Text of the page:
Top Lever-Action Rifle Cartridges

If you’ve inherited your lever-action rifle, obviously you’re going to want the right ammo for it. But if you’re just becoming a lever-head you may not know where to start.

Here are some of the more popular lever-action loads, with the exception of the 22 LR because most people are already familiar with it and it’s not exactly the ideal cartridge to feed a family with.

30-30 Winchester

One of the most popular rifle cartridges in America, lever-action or otherwise, the 30-30 is a great choice for whitetail and black bear. By modern standards, you might call the 30-30 a bit of an underperformer. Its range is typically limited to 200 yards. Of course, that’s hardly a problem for hunters in wooded areas where long-distance shots are impossible anyway!

The relatively low-powered 30-30 delivers about 60 percent of the recoil of the 30-06. This makes it a great choice for young shooters and new shooters who are trying to overcome a flinching habit. The 30-30’s lower chamber pressure is also less capable of deforming a bullet. That attribute means it works great with low-tech soft point rounds.

45-70 Government

The 45-70 Government is a big old rifle cartridge. It’s able to lob a nearly one ounce bullet at a high enough velocity to anchor an elk with no problem. With that much bullet the 45-70 is forgiving of shot placement. Plus, it can put down a whitetail even when it strikes outside the vital areas. Its lower velocity also means the 45-70 will not damage medium-sized game’s meat all that much.

Shooters considered the 45-70 flat shooting by mid 19th century standards but today we’d say its trajectory is fairly pronounced. You’ll have to invest some time at the range to learn how to compensate for the round’s fast bullet drop. The 45-70’s big bullet also delivers a fair amount of recoil, although not as much as modern magnum rounds.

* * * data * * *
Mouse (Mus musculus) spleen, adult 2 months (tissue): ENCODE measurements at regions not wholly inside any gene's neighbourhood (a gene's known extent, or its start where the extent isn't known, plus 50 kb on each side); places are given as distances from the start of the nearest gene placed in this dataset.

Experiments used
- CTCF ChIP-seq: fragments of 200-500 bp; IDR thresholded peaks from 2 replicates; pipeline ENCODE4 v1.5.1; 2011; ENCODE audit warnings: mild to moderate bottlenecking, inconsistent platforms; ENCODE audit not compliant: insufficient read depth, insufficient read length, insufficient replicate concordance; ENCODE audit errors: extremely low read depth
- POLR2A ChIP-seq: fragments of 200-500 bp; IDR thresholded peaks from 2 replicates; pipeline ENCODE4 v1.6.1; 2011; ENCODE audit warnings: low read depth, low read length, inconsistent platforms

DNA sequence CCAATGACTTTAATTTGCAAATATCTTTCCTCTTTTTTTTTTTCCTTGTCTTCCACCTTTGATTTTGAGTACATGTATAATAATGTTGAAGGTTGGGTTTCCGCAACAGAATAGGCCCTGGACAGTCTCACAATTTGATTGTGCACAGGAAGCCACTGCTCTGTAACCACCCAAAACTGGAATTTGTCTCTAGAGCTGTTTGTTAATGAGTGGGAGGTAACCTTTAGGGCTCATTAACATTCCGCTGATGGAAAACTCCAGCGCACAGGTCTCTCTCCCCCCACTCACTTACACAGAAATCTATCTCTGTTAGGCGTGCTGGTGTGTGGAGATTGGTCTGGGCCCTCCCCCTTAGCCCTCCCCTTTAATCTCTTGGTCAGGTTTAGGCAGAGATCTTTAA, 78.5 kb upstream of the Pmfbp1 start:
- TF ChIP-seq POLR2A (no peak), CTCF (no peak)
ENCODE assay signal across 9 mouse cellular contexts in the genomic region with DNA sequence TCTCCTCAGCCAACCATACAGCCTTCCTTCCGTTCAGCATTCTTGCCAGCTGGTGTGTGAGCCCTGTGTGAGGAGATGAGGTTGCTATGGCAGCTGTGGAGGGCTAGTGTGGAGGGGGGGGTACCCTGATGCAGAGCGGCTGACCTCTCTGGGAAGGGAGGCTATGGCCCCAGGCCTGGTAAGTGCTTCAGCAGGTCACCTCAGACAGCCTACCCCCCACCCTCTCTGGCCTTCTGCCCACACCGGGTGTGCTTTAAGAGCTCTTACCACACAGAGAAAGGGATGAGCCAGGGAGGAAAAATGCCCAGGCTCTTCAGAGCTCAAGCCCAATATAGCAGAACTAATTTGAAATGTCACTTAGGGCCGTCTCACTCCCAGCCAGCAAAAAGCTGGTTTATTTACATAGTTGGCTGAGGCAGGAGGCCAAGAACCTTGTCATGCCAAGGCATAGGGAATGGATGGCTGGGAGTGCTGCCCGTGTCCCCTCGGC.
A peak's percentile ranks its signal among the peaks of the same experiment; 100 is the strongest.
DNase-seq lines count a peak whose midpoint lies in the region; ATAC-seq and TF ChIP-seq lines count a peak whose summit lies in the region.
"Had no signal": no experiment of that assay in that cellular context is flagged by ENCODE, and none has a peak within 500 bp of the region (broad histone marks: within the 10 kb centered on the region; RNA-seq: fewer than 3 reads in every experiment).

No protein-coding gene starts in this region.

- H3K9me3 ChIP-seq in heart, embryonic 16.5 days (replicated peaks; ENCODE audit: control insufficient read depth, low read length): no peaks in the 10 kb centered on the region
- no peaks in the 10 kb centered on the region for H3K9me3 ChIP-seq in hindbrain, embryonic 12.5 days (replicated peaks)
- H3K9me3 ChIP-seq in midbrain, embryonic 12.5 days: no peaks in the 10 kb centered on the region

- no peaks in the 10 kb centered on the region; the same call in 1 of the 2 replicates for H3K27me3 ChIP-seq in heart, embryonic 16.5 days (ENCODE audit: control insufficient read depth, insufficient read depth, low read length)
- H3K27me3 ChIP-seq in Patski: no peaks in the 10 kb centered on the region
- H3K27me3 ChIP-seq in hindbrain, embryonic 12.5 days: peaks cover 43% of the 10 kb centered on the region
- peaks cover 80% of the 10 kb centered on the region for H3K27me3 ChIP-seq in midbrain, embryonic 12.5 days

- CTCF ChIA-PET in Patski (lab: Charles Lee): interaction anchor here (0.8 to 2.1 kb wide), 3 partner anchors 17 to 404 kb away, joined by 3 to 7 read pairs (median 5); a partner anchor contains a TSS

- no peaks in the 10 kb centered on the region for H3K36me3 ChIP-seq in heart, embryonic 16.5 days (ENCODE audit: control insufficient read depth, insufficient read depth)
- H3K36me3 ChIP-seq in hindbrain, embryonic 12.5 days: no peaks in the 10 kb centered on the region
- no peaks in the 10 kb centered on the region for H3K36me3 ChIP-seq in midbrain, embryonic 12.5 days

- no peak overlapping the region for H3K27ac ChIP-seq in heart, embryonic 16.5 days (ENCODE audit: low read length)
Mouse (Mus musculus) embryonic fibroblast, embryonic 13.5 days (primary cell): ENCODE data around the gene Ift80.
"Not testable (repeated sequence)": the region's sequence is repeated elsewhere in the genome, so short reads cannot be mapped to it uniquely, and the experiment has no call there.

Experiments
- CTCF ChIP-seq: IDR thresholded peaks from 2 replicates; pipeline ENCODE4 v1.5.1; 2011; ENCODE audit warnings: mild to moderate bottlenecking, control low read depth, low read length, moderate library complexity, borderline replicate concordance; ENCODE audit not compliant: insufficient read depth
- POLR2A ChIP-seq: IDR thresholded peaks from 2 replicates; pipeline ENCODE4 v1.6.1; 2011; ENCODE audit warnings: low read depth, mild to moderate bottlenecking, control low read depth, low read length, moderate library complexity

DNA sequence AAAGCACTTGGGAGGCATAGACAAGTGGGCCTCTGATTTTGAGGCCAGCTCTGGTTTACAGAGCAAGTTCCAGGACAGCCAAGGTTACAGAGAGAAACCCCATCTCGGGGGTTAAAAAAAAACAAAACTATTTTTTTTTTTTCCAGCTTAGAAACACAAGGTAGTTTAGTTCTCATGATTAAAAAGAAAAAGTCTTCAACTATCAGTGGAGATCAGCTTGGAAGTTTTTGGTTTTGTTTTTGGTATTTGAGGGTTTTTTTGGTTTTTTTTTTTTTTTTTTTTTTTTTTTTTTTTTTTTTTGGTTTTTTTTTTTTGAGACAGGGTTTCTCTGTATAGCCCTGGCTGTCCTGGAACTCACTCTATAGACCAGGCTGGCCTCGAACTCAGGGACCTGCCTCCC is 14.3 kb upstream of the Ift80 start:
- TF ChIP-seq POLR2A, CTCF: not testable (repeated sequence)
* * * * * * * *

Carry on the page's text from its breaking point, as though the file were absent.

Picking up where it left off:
357 Magnum

While usually thought of as a handgun cartridge, the 357 Magnum is right at home in rifles like the Henry Big Boy and Marlin 1894CB. Deer hunters often take trophies with 357 Magnum revolvers, so the greater muzzle velocity delivered by a rifle makes the round even more suitable for medium-sized game.

With a big heavy rifle to soak up a greater amount of the 357 Magnum’s recoil, you’ll find it an especially manageable load for hunting. The 357 Magnum is derived from the 38 Special. So, a lever-action designed for the former can also fire the more economical latter. And if you want to keep an efficient arsenal that needs only one type of ammunition, or wish to hunt with the same ammo you would use for self-defense, the 357 Magnum can take excellent care of you.

We have to give the 45 Long colt, another pistol/lever-action rifle cartridge, an honorable mention here as well.

444 Marlin

The 444 Marlin was the largest lever-action cartridge ever to hit the market when it was introduced in 1964. It has since been usurped, but it’s still by no means a lightweight: Essentially a slightly longer and more powerful version of the 44 Magnum, the 444 Marlin’s 240 grain bullet is capable of delivering over 3,000 ft lbs of muzzle energy. (That’s about three times the amount of energy considered the bare minimum for ethical whitetail hunting.)

The 444 Marlin shares similar ballistics to the 45-70. So, it too demands a fair bit of practice before you can pull off long distance shots. This is a round that benefits especially from Hornady’s LEVERevolution line of ammunition, which can increase its range past its traditional 200 yard mark.

32-20 Winchester

Also known as the 32 WCF, the 32-20’s low recoil makes lever-action hunting more accessible to those of us with lighter frames. Whether the 32-20 is suitable for deer hunting depends on whom you ask, but its 85 or 115 grain bullet is arguably not a good choice for taking medium-sized game unless you’ve honed positively surgical marksmanship.

The 32-20 is great for varmint hunting, though! Sink its bullet into a coyote or something smaller at 100 yards and you’ll never experience the same problem from that particular critter twice.